By Liam Bailey
With many countries mired in slow growth, unemployment and austerity for what seems as though it could be an eternity, more people than ever are considering emigration, either to find better employment opportunities or a better quality of life – or both.
While visa requirements and other rules and regulations often limit the options, there are a number of countries that grant automatic residency to property buyers. By buying a new home, it may be possible to kill two birds with one stone – in a very big way.
Here is a guide featuring some of the best places in the world in which buying property grants automatic residency to the country.
Want to Work?
We all know that there are some parts of the world where the economy is performing better than the rest of the world, where unemployment is not such a problem. There are even such places that grant residency to property buyers.
Foreigners are automatically granted residency in Malaysia when they buy a property, no clauses, no catches, plain and simple.
Chance of Capital Appreciation: Excellent
Malaysia has always been one of the favourite Asian property markets. During the boom it never overheated, with growth remaining steady at around 10% per year. Now, after a short recession (about four months), it has fallen into the same trap as many Asian markets that survived the crunch unscathed and has overheated. However, the government is already acting to slow growth to bring the market to a soft landing, from where steady growth can resume. Malaysian property is therefore a safe bet for capital appreciation over long-term ownership.
Few Restrictions on Foreign Ownership
Because Malaysia is formerly a part of the British Empire, it has many laws left over from that time. One is a very relaxed system on foreign property purchases. Foreigners may buy any property, anywhere in Malaysia, as long as it costs more than RM500,000 (€124,500), although they are currently trying to make it RM1million (€249,000).
First Language is English
Malaysia is a fantastic place to move to and work, especially for those from English-speaking countries or who are fluent in English. This is because English has been the first language ever since it was part of the British Empire. This also makes it easier to buy property because all contracts are in English as well.
Foreigners May Obtain Financing
Foreigners may easily obtain mortgages in Malaysia, both from Malaysian banks like Maybank and from international banks operating in the country, including HSBC.
Relaxed Tax Regime
While it is about average on things like income tax, Malaysia has a very relaxed tax regime including no annual wealth taxes, no estate duties, no gift taxes, no accumulated earnings tax, no federal (as opposed to national) income tax, no controlled foreign company legislation, no thin capitalization rules (yet) and no transfer pricing rule.
After being abolished, capital gains tax was recently reinstated on property sales to curb speculation. Currently, gains from the sale of property are taxed on a sliding scale: from 10% if a property is sold in Year 1, to 0% if it is held for more than five years.
Income tax for non-residents is a flat 26%, payable on Malaysian-sourced income. However, permanent residents are classed as resident, and resident individuals are taxed on chargeable income at graduated rates from 2% to 30%, after the deduction of tax relief.
Another remnant of its being a British colony is a world-class healthcare system. In fact it is so good that medical tourism is taking off.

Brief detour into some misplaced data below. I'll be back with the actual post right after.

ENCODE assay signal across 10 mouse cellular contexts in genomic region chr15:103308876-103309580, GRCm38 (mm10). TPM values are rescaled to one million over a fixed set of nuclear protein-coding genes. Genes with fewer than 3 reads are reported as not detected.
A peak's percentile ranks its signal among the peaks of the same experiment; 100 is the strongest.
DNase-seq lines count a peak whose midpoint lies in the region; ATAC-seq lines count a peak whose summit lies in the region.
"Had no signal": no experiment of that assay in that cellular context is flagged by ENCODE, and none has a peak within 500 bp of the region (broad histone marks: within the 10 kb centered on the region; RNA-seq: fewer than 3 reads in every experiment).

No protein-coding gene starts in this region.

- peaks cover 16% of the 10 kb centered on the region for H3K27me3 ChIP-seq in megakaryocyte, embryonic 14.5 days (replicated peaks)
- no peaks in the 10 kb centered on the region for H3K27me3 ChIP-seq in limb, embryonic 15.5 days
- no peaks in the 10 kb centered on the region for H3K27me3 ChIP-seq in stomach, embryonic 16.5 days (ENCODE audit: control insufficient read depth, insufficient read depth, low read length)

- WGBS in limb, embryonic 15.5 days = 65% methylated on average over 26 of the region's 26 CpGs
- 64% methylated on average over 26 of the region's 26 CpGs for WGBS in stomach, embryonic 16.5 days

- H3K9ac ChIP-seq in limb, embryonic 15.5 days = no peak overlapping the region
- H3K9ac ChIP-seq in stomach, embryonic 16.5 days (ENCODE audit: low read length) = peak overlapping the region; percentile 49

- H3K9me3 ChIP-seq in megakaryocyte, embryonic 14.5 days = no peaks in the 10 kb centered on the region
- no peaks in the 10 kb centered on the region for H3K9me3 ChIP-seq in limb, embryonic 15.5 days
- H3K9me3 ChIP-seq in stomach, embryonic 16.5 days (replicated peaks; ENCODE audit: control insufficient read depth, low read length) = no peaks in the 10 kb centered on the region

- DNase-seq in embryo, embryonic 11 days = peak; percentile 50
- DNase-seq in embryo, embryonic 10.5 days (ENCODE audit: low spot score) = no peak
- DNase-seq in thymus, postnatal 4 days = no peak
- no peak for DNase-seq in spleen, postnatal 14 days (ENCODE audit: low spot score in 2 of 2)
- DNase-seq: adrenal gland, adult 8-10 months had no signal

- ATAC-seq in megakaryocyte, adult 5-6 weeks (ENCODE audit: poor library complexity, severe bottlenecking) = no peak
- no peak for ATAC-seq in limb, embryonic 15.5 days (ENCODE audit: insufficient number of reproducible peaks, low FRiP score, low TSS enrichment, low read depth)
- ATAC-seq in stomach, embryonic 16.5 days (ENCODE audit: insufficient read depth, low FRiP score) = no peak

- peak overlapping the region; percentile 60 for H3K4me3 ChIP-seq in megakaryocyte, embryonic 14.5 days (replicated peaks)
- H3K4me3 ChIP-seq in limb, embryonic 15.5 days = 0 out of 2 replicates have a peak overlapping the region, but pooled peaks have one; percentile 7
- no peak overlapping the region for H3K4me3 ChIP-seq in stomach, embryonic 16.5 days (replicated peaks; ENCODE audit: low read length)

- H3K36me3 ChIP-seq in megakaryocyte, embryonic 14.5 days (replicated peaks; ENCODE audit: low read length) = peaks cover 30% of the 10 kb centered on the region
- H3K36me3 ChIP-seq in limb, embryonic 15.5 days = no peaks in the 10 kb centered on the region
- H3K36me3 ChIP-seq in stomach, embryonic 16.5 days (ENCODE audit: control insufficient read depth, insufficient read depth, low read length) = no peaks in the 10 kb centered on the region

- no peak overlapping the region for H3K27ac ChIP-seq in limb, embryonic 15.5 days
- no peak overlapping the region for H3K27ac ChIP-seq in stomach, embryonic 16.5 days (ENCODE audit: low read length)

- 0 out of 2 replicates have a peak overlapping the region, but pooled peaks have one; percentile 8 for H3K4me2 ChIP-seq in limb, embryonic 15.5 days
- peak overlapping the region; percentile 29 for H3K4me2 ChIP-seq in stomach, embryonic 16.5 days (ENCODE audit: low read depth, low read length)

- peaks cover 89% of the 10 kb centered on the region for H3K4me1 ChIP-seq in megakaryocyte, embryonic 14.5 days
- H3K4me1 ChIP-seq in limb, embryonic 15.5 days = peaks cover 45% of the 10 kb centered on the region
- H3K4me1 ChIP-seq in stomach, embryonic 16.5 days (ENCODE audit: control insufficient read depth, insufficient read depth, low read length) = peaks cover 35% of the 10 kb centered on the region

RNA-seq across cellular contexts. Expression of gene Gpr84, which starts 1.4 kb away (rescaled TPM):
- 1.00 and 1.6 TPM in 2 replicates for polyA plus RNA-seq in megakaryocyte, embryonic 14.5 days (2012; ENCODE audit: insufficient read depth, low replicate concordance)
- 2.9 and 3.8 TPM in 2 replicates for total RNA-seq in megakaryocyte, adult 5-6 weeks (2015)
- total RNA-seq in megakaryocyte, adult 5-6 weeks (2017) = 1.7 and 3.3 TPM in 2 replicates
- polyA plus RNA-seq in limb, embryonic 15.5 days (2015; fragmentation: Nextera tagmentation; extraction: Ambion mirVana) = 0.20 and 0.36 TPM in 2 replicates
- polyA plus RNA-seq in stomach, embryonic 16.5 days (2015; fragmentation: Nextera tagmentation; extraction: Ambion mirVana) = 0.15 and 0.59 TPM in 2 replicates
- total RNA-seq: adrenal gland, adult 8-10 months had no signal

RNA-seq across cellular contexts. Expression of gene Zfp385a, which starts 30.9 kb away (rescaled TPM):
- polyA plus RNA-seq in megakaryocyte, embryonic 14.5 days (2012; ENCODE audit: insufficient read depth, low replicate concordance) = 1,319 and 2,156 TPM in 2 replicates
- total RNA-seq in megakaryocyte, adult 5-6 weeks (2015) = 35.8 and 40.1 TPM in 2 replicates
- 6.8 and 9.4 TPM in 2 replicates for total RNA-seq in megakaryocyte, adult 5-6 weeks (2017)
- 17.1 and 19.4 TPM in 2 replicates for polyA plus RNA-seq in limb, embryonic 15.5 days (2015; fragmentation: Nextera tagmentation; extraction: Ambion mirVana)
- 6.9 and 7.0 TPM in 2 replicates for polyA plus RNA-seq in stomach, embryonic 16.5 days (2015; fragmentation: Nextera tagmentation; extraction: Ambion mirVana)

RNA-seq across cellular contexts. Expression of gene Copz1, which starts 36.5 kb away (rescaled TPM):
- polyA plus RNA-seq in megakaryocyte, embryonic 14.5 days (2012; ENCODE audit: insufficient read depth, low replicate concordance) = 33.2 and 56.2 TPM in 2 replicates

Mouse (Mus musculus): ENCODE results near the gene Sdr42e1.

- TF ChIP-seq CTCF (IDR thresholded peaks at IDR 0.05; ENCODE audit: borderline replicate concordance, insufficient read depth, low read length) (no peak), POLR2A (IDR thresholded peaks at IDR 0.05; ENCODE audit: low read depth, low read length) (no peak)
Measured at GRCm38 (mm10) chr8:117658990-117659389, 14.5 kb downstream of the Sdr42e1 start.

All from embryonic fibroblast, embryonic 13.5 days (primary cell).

After one of the shortest recessions of the financial crisis, the Malaysian economy has been growing strongly since 2010. According to the CIA World Factbook, Malaysian GDP rebounded from a 1.7% contraction in 2009 and grew 7.2% in 2010, then 5.2% last year. What’s more, reports indicate great growth in job opportunities for skilled foreigners as the country develops.
Outside Natural Disaster Danger Zone
Malaysia is outside the Pacific Ring of Fire so there is little risk of earthquakes, tornadoes and tsunamis.
While prices have grown rapidly of late, Malaysian property prices are still low compared to many developed nations. For example, it is possible to pick up an attractive 2-storey, 4-bedroom townhouse in Bukit Bandaraya, Jalan Medang Serai or Kuala Lumpur for just 1.35m Malaysian Ringitt, which is over the foreign ownership limit, and currently converts to £274,000.
Disease, in particular tuberculosis, is epidemic. Of course, most developed nations immunise against TB in childhood, but this is certainly worth consideration. AIDS is also a big problem in Malaysia.
United Arab Emirates
Foreign buyers of property in United Arab Emirates are automatically granted a 3-year residency permit, which can be easily renewed.
Chance of Capital Appreciation: Fair/Good
As it is such a wealthy region, it is easy to say that chances for positive capital appreciation are good. However, many investors are nervous about the UAE. Currently it looks as though Dubai might be clambering back to its feet, but at the same time, the UAE is looking increasingly desperate as it constantly shifts the goalposts to keep up the appearance that authorities are controlling the slowdown. That said, with all that wealth and because it is such a great place to do business in, it will take some pretty spectacular crashes to stop property prices from growing over the long term.
This makes it a question of whether they can learn from the mistakes of the recent past with regards to over-building, rampant speculation and, most of all, over-ambitious plans.
Excellent Business Environment
The United Arab Emirates is one of the best places in the world to start a business, from the favourable tax regime, to the trade tariffs and central location. Benefits of starting a business in UAE include:
- No foreign exchange controls
- No trade barriers or quotas
- Competitive import duties (4% with many exemptions)
- Competitive energy costs
- Competitive real estate costs
- Competitive financing costs and high levels of liquidity
- No taxes (except for oil companies and some foreign banks).
On top of that, the UAE is a liberal and very wealthy Arab state, very friendly to foreign investment and as such, the regime invites foreigners to start businesses.
Foreigners May Obtain Financing
Foreigners may obtain mortgages relatively easily in the UAE, not least because international banks are very active in the country.